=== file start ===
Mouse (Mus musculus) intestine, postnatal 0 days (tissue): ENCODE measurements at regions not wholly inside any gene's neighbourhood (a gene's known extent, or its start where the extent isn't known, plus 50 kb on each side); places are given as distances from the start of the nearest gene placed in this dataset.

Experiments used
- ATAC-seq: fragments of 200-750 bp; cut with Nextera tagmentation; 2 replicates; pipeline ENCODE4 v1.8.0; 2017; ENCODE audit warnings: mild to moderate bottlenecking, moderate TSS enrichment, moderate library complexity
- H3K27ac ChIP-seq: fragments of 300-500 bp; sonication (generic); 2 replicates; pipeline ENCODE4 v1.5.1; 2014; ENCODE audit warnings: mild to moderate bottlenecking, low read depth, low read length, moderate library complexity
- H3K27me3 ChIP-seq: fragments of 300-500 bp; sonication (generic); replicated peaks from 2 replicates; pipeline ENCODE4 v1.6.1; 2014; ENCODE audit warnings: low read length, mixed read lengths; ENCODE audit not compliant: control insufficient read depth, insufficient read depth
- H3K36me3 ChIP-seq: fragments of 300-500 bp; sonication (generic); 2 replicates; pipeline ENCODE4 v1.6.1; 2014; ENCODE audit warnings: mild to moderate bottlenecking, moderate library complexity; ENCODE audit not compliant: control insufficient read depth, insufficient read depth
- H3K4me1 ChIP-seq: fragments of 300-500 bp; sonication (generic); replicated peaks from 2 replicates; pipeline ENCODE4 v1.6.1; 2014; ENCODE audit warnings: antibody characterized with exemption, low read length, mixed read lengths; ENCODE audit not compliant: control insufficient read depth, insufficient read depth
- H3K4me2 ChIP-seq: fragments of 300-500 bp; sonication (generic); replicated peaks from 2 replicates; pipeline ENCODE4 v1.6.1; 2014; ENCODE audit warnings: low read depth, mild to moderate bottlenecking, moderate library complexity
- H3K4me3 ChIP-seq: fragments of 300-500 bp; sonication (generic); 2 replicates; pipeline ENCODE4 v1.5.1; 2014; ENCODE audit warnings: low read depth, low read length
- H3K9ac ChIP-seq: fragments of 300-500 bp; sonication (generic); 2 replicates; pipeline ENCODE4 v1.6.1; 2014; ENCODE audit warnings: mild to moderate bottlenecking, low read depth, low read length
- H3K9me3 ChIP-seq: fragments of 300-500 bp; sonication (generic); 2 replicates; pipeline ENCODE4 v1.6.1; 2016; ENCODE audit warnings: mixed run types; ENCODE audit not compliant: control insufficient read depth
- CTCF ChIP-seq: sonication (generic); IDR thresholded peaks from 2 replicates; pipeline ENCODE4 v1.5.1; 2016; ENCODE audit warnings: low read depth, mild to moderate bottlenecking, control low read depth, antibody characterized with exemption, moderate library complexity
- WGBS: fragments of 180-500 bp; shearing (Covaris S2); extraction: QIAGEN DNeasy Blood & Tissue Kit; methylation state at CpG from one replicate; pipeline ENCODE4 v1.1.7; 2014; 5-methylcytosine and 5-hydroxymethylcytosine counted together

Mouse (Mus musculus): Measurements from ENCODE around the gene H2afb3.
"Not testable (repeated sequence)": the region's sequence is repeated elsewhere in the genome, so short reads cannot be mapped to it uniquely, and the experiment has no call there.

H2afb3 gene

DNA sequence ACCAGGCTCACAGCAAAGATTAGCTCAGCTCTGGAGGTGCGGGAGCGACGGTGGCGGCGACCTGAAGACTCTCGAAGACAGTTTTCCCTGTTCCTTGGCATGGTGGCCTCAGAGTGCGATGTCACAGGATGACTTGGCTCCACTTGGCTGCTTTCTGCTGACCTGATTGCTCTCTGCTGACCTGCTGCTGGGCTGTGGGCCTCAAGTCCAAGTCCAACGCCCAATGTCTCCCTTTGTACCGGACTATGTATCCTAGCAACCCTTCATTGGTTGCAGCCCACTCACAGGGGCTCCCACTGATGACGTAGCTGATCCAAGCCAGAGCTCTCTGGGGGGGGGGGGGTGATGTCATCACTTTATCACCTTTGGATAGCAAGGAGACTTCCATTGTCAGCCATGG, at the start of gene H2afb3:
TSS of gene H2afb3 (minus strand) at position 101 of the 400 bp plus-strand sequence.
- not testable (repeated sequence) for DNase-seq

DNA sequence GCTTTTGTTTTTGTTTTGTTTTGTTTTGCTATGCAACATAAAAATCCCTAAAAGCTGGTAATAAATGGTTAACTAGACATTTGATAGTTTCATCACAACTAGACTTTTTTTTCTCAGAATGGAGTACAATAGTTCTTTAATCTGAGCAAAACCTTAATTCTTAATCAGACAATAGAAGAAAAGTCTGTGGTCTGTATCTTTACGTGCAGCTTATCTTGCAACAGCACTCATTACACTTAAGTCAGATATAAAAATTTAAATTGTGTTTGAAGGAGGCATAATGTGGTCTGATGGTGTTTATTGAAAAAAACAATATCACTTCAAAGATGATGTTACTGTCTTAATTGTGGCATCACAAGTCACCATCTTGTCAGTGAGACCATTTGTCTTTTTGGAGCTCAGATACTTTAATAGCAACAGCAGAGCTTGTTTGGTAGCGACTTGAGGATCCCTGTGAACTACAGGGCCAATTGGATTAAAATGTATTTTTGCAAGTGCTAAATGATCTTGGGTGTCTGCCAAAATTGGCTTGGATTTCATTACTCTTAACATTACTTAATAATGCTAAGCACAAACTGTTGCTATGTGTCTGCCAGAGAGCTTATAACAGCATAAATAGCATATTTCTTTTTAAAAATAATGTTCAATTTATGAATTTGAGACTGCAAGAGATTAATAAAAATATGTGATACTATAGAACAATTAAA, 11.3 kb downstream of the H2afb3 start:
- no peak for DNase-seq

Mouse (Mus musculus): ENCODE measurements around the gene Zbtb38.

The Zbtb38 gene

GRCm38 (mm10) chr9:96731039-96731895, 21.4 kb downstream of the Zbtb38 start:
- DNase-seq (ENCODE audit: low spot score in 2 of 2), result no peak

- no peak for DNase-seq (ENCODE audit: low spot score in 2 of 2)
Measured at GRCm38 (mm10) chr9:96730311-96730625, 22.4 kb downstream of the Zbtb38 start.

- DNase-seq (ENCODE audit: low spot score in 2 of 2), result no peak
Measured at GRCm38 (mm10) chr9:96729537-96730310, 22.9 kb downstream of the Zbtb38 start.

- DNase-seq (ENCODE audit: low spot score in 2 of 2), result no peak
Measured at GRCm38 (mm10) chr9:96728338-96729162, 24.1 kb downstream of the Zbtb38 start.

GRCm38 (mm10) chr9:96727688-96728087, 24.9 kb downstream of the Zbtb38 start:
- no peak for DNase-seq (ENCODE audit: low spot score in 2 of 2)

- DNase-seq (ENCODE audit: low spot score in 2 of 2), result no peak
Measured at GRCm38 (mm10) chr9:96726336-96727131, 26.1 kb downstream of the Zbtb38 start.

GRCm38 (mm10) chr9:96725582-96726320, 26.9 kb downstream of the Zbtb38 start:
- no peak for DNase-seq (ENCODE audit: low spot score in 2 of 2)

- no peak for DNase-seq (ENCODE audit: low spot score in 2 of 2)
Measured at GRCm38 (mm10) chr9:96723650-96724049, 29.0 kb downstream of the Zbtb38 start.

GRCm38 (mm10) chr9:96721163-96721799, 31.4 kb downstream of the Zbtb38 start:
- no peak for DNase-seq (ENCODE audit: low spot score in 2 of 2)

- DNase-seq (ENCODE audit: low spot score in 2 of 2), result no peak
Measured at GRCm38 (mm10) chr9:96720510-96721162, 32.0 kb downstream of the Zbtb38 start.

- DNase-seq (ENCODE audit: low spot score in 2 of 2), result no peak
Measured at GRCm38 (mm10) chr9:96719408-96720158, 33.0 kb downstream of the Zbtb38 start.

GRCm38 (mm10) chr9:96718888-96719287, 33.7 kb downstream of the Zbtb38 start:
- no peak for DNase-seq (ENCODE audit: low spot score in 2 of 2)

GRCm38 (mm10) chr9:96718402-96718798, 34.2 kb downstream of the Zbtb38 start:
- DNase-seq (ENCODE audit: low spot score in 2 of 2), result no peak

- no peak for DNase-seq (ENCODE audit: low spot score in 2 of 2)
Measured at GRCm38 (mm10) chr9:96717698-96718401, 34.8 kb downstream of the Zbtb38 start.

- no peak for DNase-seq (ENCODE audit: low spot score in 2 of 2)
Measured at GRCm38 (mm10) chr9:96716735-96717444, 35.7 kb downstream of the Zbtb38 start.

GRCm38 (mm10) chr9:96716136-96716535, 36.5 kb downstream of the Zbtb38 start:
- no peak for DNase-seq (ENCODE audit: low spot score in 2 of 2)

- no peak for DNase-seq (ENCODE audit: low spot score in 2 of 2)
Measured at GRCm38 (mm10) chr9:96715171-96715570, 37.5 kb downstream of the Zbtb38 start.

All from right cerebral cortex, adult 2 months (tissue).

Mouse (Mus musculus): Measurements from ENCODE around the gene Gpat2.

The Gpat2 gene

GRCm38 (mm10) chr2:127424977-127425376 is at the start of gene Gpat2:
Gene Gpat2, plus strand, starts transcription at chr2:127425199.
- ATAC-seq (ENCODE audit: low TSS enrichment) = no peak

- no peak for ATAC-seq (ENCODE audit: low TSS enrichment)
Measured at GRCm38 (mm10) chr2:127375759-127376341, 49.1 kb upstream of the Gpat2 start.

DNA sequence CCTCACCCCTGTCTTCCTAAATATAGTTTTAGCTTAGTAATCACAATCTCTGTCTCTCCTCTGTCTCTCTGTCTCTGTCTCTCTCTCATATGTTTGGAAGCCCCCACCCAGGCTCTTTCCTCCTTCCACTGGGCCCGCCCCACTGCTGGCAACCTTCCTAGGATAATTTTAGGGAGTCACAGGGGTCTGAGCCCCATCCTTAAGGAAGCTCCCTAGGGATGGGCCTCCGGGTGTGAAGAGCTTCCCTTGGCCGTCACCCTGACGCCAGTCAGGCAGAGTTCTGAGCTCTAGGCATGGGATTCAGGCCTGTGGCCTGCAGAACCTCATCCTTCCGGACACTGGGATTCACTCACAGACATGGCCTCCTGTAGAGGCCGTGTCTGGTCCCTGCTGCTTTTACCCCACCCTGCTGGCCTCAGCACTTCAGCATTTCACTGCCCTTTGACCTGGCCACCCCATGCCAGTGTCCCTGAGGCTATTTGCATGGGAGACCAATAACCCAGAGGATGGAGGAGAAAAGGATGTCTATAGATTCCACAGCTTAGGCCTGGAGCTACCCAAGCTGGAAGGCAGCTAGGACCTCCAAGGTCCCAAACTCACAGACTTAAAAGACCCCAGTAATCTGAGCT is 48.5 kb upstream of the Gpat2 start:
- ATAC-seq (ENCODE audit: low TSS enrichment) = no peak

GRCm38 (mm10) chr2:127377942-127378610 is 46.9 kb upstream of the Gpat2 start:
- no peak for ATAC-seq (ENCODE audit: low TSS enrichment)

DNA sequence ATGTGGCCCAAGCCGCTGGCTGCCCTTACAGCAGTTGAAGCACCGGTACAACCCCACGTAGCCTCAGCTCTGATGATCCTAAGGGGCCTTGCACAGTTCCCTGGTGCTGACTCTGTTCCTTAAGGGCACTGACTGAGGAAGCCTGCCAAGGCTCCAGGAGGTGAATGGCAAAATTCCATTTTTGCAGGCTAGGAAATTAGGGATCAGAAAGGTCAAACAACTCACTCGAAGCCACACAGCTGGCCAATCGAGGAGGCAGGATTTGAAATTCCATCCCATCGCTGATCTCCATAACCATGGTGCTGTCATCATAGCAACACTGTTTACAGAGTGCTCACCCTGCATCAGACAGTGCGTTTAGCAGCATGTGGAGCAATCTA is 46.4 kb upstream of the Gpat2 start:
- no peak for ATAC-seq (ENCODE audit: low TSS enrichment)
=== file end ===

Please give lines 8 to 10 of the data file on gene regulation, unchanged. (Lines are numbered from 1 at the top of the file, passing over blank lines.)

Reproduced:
- H3K4me2 ChIP-seq: fragments of 300-500 bp; sonication (generic); replicated peaks from 2 replicates; pipeline ENCODE4 v1.6.1; 2014; ENCODE audit warnings: low read depth, mild to moderate bottlenecking, moderate library complexity
- H3K4me3 ChIP-seq: fragments of 300-500 bp; sonication (generic); 2 replicates; pipeline ENCODE4 v1.5.1; 2014; ENCODE audit warnings: low read depth, low read length
- H3K9ac ChIP-seq: fragments of 300-500 bp; sonication (generic); 2 replicates; pipeline ENCODE4 v1.6.1; 2014; ENCODE audit warnings: mild to moderate bottlenecking, low read depth, low read length